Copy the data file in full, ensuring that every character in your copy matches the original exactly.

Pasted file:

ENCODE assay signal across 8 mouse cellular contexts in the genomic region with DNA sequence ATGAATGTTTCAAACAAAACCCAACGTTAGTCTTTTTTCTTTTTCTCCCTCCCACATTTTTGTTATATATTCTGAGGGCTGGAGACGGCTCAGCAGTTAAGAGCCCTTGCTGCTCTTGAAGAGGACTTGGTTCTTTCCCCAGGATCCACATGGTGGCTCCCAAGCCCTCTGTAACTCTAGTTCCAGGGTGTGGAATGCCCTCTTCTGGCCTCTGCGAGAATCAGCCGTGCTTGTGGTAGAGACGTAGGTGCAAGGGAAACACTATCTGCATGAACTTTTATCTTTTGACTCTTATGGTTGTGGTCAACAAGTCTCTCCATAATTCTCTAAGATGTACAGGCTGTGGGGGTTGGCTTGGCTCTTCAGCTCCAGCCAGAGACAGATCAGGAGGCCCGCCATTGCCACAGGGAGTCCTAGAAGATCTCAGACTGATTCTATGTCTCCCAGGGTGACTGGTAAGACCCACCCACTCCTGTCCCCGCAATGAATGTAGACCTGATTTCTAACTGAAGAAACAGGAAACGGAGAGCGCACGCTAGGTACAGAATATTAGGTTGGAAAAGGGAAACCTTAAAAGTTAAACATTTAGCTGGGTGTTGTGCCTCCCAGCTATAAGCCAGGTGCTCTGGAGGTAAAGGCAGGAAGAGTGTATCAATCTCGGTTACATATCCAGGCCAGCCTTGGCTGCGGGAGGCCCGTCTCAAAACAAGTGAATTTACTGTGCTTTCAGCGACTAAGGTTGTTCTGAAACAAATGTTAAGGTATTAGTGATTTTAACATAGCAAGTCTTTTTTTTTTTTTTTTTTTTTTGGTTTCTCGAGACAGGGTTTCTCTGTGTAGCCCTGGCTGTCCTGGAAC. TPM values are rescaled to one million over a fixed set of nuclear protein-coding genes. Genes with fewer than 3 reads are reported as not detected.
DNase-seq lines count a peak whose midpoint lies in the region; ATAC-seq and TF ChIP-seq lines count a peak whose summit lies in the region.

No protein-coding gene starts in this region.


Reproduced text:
ENCODE assay signal across 8 mouse cellular contexts in the genomic region with DNA sequence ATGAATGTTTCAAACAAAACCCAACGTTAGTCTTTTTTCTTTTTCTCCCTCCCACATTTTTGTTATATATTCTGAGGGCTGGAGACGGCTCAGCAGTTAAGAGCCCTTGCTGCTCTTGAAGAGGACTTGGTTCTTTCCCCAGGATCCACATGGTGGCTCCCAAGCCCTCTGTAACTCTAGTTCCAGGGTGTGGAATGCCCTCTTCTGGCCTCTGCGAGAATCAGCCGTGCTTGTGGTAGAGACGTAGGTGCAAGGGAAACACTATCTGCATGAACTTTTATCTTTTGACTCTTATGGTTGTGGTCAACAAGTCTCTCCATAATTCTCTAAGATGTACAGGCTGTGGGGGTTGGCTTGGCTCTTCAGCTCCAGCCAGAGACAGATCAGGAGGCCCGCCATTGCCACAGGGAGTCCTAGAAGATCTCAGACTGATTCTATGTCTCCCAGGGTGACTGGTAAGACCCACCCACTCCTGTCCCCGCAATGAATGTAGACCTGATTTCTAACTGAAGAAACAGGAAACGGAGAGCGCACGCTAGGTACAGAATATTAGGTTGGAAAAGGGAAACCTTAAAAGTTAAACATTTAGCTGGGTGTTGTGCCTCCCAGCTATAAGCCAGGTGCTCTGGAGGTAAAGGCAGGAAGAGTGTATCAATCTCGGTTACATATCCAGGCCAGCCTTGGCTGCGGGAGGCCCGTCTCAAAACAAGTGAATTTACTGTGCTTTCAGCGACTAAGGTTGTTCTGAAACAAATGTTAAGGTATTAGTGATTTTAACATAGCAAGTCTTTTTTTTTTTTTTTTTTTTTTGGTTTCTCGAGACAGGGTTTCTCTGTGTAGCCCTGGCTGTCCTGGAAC. TPM values are rescaled to one million over a fixed set of nuclear protein-coding genes. Genes with fewer than 3 reads are reported as not detected.
DNase-seq lines count a peak whose midpoint lies in the region; ATAC-seq and TF ChIP-seq lines count a peak whose summit lies in the region.

No protein-coding gene starts in this region.